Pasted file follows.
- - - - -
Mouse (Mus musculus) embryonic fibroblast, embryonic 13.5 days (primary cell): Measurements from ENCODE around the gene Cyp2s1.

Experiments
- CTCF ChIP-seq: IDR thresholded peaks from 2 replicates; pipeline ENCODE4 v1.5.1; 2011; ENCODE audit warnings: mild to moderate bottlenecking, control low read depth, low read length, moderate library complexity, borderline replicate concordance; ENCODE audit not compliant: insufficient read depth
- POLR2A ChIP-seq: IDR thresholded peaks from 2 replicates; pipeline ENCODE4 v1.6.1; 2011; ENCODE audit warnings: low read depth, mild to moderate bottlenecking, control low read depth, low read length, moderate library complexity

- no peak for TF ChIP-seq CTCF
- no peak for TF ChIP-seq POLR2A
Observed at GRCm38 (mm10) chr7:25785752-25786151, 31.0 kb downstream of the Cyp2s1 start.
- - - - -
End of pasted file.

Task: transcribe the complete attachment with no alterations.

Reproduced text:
Mouse (Mus musculus) embryonic fibroblast, embryonic 13.5 days (primary cell): Measurements from ENCODE around the gene Cyp2s1.

Experiments
- CTCF ChIP-seq: IDR thresholded peaks from 2 replicates; pipeline ENCODE4 v1.5.1; 2011; ENCODE audit warnings: mild to moderate bottlenecking, control low read depth, low read length, moderate library complexity, borderline replicate concordance; ENCODE audit not compliant: insufficient read depth
- POLR2A ChIP-seq: IDR thresholded peaks from 2 replicates; pipeline ENCODE4 v1.6.1; 2011; ENCODE audit warnings: low read depth, mild to moderate bottlenecking, control low read depth, low read length, moderate library complexity

- no peak for TF ChIP-seq CTCF
- no peak for TF ChIP-seq POLR2A
Observed at GRCm38 (mm10) chr7:25785752-25786151, 31.0 kb downstream of the Cyp2s1 start.